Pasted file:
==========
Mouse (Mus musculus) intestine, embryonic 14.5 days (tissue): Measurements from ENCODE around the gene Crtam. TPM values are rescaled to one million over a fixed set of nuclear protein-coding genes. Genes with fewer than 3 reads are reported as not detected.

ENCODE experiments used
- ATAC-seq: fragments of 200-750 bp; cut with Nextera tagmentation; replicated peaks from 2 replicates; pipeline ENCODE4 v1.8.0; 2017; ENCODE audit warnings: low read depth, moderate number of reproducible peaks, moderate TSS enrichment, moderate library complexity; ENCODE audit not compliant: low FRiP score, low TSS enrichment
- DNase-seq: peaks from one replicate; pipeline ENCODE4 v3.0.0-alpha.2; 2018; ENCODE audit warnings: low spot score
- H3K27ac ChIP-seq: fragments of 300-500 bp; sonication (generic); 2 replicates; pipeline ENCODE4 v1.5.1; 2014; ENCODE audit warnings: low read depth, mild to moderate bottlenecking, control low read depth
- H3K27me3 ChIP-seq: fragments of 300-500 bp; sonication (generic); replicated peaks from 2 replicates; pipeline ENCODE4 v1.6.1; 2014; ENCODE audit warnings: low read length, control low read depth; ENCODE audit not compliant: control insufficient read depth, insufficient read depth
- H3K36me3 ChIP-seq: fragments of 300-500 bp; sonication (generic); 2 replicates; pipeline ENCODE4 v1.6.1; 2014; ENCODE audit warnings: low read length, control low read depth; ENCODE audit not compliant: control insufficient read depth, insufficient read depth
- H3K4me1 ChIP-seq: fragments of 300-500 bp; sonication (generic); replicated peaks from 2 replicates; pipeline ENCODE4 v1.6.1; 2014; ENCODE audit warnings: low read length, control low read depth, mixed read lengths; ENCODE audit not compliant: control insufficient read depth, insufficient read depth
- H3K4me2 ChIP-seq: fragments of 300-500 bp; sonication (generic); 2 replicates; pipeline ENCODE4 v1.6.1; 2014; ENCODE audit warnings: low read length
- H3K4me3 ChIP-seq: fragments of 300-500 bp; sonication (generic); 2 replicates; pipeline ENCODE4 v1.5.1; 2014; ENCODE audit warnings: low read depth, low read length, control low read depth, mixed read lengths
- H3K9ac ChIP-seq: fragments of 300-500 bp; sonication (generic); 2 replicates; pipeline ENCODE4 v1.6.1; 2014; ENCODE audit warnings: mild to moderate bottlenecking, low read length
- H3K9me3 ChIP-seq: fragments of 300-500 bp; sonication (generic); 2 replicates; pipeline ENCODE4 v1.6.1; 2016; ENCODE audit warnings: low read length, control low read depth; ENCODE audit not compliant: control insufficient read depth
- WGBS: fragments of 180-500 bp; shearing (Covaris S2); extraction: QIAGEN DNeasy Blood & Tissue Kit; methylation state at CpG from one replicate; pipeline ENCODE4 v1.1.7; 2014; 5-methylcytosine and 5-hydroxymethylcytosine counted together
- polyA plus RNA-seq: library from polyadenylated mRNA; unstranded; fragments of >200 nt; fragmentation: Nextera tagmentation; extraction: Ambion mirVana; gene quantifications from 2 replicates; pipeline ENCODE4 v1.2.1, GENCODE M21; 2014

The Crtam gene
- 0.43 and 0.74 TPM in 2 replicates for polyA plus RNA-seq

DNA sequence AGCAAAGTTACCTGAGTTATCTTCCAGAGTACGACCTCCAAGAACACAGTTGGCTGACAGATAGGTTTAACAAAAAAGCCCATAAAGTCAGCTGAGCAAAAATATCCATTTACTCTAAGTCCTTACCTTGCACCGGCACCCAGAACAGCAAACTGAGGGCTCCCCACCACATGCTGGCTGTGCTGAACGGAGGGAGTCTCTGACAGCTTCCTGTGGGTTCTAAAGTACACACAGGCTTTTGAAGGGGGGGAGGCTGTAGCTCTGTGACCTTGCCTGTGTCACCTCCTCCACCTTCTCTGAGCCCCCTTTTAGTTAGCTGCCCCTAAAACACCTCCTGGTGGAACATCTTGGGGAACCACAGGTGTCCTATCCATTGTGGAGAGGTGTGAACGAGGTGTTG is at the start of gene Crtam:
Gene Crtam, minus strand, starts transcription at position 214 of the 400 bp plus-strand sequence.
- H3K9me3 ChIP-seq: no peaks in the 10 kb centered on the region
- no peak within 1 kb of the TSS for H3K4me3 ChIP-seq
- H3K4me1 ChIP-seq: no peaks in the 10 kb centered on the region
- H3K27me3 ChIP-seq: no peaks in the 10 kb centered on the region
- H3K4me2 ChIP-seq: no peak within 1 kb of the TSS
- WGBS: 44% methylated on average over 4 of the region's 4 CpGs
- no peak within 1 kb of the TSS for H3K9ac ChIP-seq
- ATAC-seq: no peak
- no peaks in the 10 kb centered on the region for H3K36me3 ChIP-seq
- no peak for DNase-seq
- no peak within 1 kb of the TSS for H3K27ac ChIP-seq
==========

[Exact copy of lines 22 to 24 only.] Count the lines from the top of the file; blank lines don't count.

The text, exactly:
- H3K27me3 ChIP-seq: no peaks in the 10 kb centered on the region
- H3K4me2 ChIP-seq: no peak within 1 kb of the TSS
- WGBS: 44% methylated on average over 4 of the region's 4 CpGs